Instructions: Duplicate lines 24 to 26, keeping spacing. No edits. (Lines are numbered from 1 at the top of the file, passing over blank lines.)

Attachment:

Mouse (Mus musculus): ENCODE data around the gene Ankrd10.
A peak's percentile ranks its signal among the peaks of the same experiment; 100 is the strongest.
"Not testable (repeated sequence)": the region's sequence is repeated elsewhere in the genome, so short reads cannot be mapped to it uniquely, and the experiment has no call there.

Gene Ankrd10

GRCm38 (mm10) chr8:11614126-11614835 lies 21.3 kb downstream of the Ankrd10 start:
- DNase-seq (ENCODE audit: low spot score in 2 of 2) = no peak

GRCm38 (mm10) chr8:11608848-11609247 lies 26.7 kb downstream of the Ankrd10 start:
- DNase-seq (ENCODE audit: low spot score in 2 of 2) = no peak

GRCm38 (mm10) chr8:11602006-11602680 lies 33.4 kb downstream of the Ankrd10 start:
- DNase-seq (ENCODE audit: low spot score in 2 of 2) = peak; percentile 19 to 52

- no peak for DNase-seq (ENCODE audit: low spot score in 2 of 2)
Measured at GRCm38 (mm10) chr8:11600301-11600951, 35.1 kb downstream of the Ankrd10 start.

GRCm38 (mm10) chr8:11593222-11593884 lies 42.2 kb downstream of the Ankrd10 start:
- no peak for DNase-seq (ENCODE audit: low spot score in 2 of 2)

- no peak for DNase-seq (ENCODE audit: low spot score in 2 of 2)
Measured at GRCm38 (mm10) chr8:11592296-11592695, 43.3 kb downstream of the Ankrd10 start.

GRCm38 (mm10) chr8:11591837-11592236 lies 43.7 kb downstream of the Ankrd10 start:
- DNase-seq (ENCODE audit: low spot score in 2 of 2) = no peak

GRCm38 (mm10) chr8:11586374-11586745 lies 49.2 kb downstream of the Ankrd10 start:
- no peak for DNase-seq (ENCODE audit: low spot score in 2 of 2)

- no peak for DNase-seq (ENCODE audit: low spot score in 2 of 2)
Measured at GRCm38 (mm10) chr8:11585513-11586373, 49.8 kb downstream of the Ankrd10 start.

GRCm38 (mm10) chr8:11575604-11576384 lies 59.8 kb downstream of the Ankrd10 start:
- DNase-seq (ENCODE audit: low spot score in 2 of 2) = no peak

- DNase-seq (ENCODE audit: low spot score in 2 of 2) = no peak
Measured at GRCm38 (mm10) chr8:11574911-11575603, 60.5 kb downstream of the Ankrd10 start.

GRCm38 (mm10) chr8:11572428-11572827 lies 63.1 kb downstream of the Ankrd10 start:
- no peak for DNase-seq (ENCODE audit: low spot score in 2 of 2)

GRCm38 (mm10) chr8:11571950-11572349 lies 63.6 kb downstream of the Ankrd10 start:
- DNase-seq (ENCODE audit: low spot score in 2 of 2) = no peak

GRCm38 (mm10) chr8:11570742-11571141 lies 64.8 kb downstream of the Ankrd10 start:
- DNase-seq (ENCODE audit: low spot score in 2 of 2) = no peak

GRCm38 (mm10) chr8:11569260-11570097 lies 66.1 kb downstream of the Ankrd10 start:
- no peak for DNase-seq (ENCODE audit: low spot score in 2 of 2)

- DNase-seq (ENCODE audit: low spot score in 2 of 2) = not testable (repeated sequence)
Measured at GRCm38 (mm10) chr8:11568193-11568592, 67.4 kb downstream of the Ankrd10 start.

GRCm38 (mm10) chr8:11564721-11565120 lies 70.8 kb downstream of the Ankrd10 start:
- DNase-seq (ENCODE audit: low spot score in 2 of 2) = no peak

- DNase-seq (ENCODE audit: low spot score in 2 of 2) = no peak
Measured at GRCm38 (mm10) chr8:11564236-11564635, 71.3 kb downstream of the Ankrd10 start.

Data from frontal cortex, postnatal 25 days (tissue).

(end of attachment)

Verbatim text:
- DNase-seq (ENCODE audit: low spot score in 2 of 2) = no peak

- DNase-seq (ENCODE audit: low spot score in 2 of 2) = no peak
Measured at GRCm38 (mm10) chr8:11574911-11575603, 60.5 kb downstream of the Ankrd10 start.